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OPS Forum Swarm simulator development 08.05.2009


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An explanation and illustration of what SMP-2, REFA and EGOS-MF are - and how these can be used to facilitate and streamline the production of spacecraft simulators.

It is well known that spacecraft simulators are complex systems. It is probably less well known what mysterious terms like 'SMP2', 'REFA' or 'MF/UMF' really mean.

To facilitate and streamline the production of future simulators, ESOC has invested in the definition and the application of software standards (SMP2), architecture (REFA) and methodologies (EGOS-MF/UMF).

This forum will reveal the meaning of these terms, focusing on their concrete usage and advantages in the development process, via a case study of the Swarm Constellation Simulator development. A number of animated slides will illustrate the simulator development process, starting with the key concepts to be applied throughout and finishing with the actual source code production.

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OPS Forum Swarm simulator development 08.05.2009

  1. 1. The Swarm constellation simulator The Swarm Simulator development: an explanation and an illustration of what SMP2, REFA and EGOS-MF are -- and how these can be used… OPS-G forum -- 08th May 2009 Max Pignède [ presenter ], Nuno Sebastiao, Vemund Reggestad European Space Agency (ESA) / European Space Operations Centre (ESOC) Peter Fritzen, Michael Irvine, Peter Ellsiepen VEGA Deutschland GmbH & Co. KG / A Finmeccanica Company
  2. 2. What this presentation is about… <ul><li>Why attempting a new approach in making simulator software ? </li></ul><ul><li>Explanation of what SMP2, REFA and EGOS-MF are </li></ul><ul><li>Illustration of how SMP2, REFA and EGOS-MF are applied for the Swarm Simulator development in the SIMSAT 4 environment </li></ul><ul><li>Conclusions -- then Q&A </li></ul>
  3. 3. Rationale -- Background <ul><li>Recognition that development strategies better than mere reuse should be explored </li></ul><ul><li>Take advantage of new technologies and of ESA most recent standards </li></ul><ul><li>ESOC is preparing the first deployment of a new generation of operational simulators in the context of the Swarm mission, a constellation of three satellites </li></ul><ul><ul><li>m ore details available at swarm .html </li></ul></ul>
  4. 4. Why do we need a reference architecture ? <ul><li>No clear interface between models </li></ul><ul><li>Difficult to isolate models for reuse </li></ul><ul><li>Transforming a working simulator into a new one can result in a faulty simulator and cause much unneeded code to stay </li></ul><ul><li>Reuse potential mostly only via “copy&paste” </li></ul>Example of what a simulator software architecture may look like: <ul><li>How about if we … </li></ul><ul><ul><li>defined clear interfaces between the different elements in a spacecraft ? </li></ul></ul><ul><ul><li>defined some suitable breakdown of a whole simulator into models ? </li></ul></ul><ul><ul><li>improved reusability at model level in a “plug&play” fashion ? </li></ul></ul>CDMU SDB Power RFCS AOCS Generic Models Payloads Thermal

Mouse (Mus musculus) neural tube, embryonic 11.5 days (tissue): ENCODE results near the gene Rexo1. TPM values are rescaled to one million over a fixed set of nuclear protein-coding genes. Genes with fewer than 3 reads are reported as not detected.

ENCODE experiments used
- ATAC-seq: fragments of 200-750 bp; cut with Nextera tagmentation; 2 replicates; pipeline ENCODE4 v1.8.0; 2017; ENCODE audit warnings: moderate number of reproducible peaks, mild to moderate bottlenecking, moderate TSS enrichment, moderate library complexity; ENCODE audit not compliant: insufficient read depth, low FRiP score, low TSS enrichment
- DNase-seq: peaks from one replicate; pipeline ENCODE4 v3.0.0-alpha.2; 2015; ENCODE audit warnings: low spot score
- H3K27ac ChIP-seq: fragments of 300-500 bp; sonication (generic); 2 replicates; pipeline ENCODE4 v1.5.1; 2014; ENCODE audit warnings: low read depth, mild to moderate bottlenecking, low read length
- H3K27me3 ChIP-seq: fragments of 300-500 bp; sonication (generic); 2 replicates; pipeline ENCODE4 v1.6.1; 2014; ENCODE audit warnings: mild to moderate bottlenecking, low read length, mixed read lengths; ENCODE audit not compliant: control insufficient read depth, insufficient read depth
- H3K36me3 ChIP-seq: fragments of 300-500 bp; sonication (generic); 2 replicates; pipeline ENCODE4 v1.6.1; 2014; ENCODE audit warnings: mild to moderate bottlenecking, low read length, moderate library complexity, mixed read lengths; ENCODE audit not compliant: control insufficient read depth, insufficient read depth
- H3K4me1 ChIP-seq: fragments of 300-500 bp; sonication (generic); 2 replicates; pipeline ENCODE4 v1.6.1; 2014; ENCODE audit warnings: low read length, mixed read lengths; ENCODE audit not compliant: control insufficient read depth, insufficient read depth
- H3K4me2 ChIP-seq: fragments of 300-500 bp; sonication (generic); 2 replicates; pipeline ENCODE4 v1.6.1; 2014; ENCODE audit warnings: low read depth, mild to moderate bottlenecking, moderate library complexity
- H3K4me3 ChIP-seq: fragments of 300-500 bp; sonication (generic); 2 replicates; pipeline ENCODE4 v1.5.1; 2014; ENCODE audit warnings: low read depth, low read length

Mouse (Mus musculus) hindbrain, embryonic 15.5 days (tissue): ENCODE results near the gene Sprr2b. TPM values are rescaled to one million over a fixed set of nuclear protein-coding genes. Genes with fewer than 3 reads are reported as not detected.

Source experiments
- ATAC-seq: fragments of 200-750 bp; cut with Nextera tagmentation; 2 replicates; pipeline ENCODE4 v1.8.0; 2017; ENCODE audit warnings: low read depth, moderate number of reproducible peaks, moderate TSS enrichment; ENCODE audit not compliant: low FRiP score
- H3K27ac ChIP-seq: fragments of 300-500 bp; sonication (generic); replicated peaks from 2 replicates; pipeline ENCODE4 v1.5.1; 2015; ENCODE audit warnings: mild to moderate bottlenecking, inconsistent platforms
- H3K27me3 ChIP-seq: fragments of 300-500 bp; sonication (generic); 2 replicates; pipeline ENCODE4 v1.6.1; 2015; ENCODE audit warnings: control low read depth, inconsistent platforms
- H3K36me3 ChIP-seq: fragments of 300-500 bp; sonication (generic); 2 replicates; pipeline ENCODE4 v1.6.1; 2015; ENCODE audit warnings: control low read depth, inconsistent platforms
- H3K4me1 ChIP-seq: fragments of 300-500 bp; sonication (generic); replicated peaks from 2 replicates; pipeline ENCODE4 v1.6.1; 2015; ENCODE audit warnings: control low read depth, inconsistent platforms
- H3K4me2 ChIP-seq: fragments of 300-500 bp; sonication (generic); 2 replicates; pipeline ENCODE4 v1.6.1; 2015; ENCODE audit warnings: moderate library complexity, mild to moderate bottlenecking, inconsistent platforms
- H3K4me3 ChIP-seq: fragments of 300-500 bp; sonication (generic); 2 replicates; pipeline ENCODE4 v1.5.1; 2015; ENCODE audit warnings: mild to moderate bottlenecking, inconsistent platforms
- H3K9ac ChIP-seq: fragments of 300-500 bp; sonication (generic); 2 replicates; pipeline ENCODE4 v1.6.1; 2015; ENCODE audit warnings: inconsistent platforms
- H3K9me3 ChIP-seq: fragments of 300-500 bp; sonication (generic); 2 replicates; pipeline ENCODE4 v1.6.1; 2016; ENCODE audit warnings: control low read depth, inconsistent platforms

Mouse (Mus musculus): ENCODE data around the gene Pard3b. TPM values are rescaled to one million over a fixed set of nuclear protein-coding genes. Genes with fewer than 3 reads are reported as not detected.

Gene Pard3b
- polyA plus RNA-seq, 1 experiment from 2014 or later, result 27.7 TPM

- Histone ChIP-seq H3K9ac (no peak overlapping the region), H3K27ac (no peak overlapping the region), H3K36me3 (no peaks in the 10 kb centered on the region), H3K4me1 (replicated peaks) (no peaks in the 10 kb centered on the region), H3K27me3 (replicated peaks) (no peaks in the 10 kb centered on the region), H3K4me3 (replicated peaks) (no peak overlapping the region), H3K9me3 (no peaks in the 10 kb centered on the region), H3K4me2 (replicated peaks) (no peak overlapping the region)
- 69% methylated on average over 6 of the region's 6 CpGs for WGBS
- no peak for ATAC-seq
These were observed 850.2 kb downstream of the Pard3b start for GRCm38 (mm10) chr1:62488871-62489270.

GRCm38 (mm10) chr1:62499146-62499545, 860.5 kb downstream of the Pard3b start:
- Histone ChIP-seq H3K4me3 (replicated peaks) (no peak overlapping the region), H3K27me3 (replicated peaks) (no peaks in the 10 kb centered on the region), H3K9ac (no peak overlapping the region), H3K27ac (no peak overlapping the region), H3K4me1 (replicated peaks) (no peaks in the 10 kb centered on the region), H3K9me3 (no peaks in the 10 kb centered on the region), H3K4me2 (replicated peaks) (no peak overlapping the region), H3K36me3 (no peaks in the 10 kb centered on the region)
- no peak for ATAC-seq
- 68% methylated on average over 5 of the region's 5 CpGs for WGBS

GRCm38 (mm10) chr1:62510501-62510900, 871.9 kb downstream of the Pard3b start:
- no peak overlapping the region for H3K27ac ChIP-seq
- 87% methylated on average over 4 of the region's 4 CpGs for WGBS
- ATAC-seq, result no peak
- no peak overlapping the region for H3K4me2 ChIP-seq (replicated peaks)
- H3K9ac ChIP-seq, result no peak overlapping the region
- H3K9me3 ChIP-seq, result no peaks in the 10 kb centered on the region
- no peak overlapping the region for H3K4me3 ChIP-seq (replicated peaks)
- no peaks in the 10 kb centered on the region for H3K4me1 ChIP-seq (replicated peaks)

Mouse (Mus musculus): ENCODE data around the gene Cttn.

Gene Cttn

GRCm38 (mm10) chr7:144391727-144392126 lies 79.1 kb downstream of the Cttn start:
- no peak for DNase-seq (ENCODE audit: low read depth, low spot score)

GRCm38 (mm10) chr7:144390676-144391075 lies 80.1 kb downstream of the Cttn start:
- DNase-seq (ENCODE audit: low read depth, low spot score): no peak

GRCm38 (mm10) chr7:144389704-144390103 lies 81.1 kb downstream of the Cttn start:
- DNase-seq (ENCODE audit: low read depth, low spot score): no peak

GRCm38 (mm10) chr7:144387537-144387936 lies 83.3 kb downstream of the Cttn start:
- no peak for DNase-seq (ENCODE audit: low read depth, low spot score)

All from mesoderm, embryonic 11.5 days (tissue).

5. 5. “Operationally responsive” technologies <ul><li>The SMP2 Standard … </li></ul><ul><ul><li>promotes portability of models among different simulation environments and operating systems </li></ul></ul><ul><ul><li>promotes the reuse of simulation models </li></ul></ul><ul><ul><li>fulfills these objectives by providing a standard interface between the simulation environment and the models </li></ul></ul><ul><li>The Reference Architecture ( REFA ) … </li></ul><ul><ul><li>identifies, using SMP2, a reference spacecraft simulator architecture which can be used as the basis for simulators design and development </li></ul></ul><ul><ul><li>achieves shorter development cycles by reuse relying extensively on a common architecture </li></ul></ul><ul><ul><li>fulfills these objectives by specifying interfaces between spacecraft subsystems and by identifying models which can be developed in a generic fashion </li></ul></ul>
  6. 6. SMP2 architecture SMP2 second component : a Simulation ENVIRONMENT (and its services) ` The interface offered by the simulation environment to the model does not change The interface offered by the model to the simulation environment does not change Schedule calls model entry points Models interact with each other Models call any simulation service SMP2 first component : a SIMULATION (with its model instances) Model.1 Model.2 Model.n Model.i … … Mandatory services: Information logging Entry point scheduling Times provision Events manager Mandatory interfaces: Access to simulator state Access to simulator services Publication mechanism